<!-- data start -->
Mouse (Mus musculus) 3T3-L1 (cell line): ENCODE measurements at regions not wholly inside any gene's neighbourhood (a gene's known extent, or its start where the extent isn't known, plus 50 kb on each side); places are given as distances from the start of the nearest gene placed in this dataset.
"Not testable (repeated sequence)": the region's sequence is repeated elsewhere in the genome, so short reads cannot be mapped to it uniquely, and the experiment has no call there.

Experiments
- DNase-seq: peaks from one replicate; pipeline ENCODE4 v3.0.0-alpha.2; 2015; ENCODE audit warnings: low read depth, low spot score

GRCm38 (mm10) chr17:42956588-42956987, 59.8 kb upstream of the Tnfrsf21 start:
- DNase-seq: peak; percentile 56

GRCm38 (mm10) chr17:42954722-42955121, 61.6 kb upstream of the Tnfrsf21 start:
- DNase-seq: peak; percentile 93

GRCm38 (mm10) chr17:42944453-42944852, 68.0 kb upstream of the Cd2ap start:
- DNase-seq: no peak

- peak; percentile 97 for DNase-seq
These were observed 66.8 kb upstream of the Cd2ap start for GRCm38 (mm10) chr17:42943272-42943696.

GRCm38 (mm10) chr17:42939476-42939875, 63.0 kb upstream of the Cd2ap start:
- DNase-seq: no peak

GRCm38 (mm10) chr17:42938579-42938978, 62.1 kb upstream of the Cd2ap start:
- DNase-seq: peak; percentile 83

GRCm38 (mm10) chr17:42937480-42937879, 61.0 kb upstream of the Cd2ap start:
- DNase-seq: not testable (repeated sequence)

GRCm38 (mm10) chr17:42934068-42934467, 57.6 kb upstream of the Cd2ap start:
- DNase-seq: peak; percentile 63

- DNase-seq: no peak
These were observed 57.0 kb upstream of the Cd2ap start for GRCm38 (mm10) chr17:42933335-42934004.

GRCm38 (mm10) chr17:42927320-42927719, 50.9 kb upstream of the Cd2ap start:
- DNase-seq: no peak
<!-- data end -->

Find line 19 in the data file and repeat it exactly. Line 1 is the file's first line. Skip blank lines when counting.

GRCm38 (mm10) chr17:42934068-42934467, 57.6 kb upstream of the Cd2ap start: